some modifications including lift Rods.



Discovery I, Discovery II, Range Rover Classic, P38

These vehicles all share something in common: they all ran 29" diameter tires from the factory. They came with either 16" or 18" wheels, and because of the similarities among their body and chassis, most of the same tires will be fairly similar in how they fit, and will require similar upgrades or changes in suspension to fit larger tires. We've only included sizes that will fit on factory 16" or 18" rims, since there are a ton of other aftermarket tire/wheel combos, but this should give you a good starting point.


29" Tire size Diameter Width Notes

205r16 28.9" 205mm (8.07") 29" is the factor diameter no interference

205/80 R16 28.9" 8.1" with chassis or body.

225/70 R16 28.4"-28.7" 10"

255/65 R16 29.1" 10"

225 75 R16 29.2"-29.4" 8.9"

235/70 R16 28.7"-29.0" 9.3"

255/55 R18 29" 10"

245/70 R16 29.5" 9.6"


30" 215/85 R16 30.3"-30.4" 8.5" Generally no problem on a stock

235/75 R16 29.7"-29.9" 9.3" suspension, however wider tires may

245/70 R16 29.5"-30.4" 9.6" tend to rub the frame at full steering

255/70 R16 30"-30.2" 10" lock. Adjustments on steering stops

265/70 R16 30.6" 10.4" could help.

255/60 R18 30" 10"

235/65 R18 30" 9.3"

245/60 R18 29.6" 9.6"


31" 265/70 R16 30.6"-30.7" 10.4" No body modifications will be needed,

275/70 R16 31.1"-31.2" 10.8" But expect front tires will rub the frame

265/60 R18 30.3"-30.6" 10.4" without adjustments to steering stops.

275/65 R18 31.1" 10.8"

255/65 R18 31.1" 10"


32" 235/85 R16 31.7"-31.9" 9.3" Front tires may rub on frame when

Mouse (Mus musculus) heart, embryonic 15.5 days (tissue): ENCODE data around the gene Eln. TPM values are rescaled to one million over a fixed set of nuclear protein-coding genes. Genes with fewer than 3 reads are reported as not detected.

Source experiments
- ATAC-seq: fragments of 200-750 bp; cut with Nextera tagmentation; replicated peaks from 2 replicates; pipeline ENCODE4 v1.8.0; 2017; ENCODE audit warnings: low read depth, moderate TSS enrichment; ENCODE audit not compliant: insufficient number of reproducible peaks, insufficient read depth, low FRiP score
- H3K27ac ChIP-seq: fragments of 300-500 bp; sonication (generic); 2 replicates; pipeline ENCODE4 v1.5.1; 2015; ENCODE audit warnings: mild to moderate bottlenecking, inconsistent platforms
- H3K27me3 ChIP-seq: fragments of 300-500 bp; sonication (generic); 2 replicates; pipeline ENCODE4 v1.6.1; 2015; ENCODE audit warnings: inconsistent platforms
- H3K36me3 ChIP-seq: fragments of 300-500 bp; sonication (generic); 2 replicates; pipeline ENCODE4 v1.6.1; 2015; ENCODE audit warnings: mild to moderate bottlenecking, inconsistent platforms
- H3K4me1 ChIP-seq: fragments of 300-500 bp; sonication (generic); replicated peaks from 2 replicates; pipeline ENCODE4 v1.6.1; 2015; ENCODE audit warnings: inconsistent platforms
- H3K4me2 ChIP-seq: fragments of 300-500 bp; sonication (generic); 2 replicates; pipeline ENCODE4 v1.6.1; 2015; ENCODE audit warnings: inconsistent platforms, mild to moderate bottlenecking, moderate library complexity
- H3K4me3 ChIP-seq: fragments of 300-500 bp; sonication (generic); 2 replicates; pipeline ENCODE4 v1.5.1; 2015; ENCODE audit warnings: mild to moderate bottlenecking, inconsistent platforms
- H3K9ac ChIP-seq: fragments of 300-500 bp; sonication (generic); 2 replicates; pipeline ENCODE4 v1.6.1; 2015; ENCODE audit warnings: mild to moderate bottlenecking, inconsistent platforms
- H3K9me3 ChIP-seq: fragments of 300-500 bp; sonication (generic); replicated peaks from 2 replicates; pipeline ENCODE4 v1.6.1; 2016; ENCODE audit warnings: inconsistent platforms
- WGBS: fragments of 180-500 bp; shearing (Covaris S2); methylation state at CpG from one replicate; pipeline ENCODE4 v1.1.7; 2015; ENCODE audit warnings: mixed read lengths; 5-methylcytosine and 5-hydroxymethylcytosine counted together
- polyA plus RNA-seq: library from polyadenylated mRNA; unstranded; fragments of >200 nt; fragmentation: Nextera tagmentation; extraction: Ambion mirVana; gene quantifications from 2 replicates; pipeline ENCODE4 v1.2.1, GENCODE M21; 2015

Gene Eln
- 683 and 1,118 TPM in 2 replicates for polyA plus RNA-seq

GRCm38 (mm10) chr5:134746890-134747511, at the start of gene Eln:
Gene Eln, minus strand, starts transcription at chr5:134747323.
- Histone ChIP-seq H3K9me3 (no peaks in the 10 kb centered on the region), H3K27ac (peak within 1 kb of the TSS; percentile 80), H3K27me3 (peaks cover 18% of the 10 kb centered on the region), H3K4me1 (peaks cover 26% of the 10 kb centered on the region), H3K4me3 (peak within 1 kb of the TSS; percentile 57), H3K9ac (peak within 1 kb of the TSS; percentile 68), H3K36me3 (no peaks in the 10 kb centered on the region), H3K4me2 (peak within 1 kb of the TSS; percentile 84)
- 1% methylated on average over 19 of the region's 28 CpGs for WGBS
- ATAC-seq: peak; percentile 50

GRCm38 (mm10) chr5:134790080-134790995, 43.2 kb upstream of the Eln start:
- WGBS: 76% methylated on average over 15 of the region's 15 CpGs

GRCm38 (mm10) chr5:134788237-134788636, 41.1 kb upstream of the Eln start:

265/75 R16 31.6"-31.9" 10.4" turning on factory suspension. Body

*255/70 R18 32.0"-32.1" 10" contact at all four tires likely at full

265/65 R18 31.5"-31.6" 10.4" articulation. 2" lift recommended and

275/65 R18 32"-32.3" 10.8" possible fender trimming.


33" 285/75 R16 32.8"-33.1" 11.2" Not recommended for stock

295/75 R16 33.3"-33.4" 11.6" suspension, tires will contact frame and

255/85 R16 33.1" 10" body. A 2"-3" lift is recommended, as

*265/70 R18 32.2"-32.8" 10.4" well as trimming fenders. Tires are likely

*275/70 R18 33.2"-33.8" 10.8" to still rub frame at full steering lock

and articulation/ compression. Stability

on-road will be compromised.

34" 295/70 R18 34.3"-34.4" 11.6" Minimum 3" lift recommended for any

285/75 R18 34.8" 11.2" tires over 33". Body trimming will also be

required. Because a 3" lift plus 34" tire

will raise the body 5.5" higher than stock,

on-road stability will be compromised.

These tires are very wide, consider

upgrading axles & getting lower gearing.


*Common stock tire size on other vehicles, easy to find, often referred to as "take off" tires for those upgrading other non-Land rover vehicles, such as Jeeps, or pickup trucks


A great resource for checking dimensions of various tire sizes is tiresize.com. You can compare tire sizes, look at a visualizer, check alternate sizes, etc.